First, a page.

To get a real-world feel for our observations on technologist occupations made in previous posts, Blue Mirror Insights took a two-week snapshot of online technologist job postings across engineering and manufacturing sectors in October 2019.  Our research took in jobsites like Indeed (US/UK), Totaljobs (US/UK), Reed (UK) and LinkedIn (US/UK).

Indeed was typical of our results[1].  In the Engineering sector, we found that in both the US and UK Indeed posted one technologist job for around every 170 engineer jobs.  The ratio of technologist to technician jobs was also similar in the US and UK, around 1:26.

In the manufacturing sector, though, the ratios were more varied, with technologists to engineers in the US being 1:104 but in the UK being 1:26.  The technologist to technician ratio was even more noteworthy – 1:72 in the US and 1:7 in the UK.

So where are the technologist jobs?

In both the US and the UK, two broad sectors in particular stand out as having a high demand for technologists.  In life sciences & medical sectors, technologist roles are advertised in R&D, clinical labs, biomedical engineering, electro-optics and radiotherapy physics.  In FMCG sectors, technologists are sought in food, garment, packaging, product and process development, materials and quality.  In other sectors, we see technologist roles in architecture, fuels and chemical treatment systems.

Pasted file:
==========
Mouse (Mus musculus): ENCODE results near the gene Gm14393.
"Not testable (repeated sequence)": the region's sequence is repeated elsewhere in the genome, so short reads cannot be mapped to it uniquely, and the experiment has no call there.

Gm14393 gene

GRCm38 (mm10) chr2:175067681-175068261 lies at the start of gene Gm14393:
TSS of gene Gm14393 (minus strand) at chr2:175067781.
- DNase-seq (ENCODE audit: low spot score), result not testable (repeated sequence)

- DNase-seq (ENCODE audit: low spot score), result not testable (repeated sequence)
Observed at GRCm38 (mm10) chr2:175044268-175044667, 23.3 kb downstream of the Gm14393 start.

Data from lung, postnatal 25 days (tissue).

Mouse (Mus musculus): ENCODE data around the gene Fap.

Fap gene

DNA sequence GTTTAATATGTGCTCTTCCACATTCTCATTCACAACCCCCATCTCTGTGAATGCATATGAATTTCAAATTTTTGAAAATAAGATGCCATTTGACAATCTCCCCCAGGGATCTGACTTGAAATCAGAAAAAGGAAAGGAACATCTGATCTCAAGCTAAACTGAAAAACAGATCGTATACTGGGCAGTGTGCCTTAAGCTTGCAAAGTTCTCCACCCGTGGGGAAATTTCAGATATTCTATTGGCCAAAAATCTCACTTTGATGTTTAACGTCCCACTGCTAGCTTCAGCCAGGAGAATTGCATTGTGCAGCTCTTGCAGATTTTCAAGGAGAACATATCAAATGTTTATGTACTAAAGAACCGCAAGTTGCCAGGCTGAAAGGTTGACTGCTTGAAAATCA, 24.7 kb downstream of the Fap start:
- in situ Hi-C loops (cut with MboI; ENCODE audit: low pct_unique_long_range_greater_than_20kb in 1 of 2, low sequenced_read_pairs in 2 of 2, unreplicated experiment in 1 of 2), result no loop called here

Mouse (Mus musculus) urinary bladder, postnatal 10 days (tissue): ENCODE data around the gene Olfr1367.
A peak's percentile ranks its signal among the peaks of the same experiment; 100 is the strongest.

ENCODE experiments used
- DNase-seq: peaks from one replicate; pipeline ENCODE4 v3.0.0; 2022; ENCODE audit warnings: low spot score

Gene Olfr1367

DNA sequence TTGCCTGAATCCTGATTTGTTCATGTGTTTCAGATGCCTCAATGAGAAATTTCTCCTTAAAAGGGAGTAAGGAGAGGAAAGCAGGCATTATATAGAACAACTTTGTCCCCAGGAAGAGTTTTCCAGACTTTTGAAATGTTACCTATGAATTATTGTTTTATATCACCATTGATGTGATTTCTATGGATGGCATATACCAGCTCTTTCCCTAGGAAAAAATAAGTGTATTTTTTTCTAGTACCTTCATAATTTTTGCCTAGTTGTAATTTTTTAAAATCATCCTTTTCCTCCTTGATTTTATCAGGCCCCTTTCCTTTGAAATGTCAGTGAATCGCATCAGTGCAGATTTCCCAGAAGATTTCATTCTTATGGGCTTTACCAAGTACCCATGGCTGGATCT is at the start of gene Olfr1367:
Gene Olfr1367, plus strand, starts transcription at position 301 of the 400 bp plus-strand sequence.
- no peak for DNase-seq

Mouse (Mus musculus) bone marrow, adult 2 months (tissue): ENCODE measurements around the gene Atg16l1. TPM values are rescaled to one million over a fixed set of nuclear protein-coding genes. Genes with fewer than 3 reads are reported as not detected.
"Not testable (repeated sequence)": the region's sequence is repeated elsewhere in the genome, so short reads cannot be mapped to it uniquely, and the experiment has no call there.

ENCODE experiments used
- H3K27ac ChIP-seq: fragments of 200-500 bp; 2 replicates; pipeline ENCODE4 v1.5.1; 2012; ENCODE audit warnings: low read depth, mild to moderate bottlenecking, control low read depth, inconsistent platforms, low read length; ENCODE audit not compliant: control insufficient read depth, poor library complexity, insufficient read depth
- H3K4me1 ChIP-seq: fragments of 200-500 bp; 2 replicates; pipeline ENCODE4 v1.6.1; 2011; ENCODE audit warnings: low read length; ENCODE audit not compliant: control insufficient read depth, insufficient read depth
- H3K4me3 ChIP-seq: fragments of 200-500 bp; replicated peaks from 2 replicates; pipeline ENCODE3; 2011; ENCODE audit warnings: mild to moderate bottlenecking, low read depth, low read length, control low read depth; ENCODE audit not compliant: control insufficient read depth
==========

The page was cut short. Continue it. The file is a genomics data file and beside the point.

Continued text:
Perhaps as a reflection of job content, life science and medical sectors more often than not look for science bachelor’s degrees from their candidates, while FMCG looks primarily for technical qualifications, or in some cases a degree in a related discipline such as food science or garment manufacturing.  Importantly though, both sectors look for candidates with technical environment experience, 2 years being the typical minimum.

Common activities across the sectors included new product design and development, QA, process improvement and project management.  Involvement in innovation – either directly via design/development tasks or in absorption via implementation/deployment – is also a common theme, and we’re investigating this further to report in a future post.

What do we conclude? Our initial observation, as posted here, was that the occupational group increasingly referred to ‘technologists’ and well-recognised in countries like the US and Canada should be similarly recognised in the UK in the Standard Occupational Classification (SOC) and in areas like education and professional recognition.  We feel our dip into the online jobs market tends to support this observation.

Notes

[1] Search based on job title key words ’engineer’ and ‘technologist’.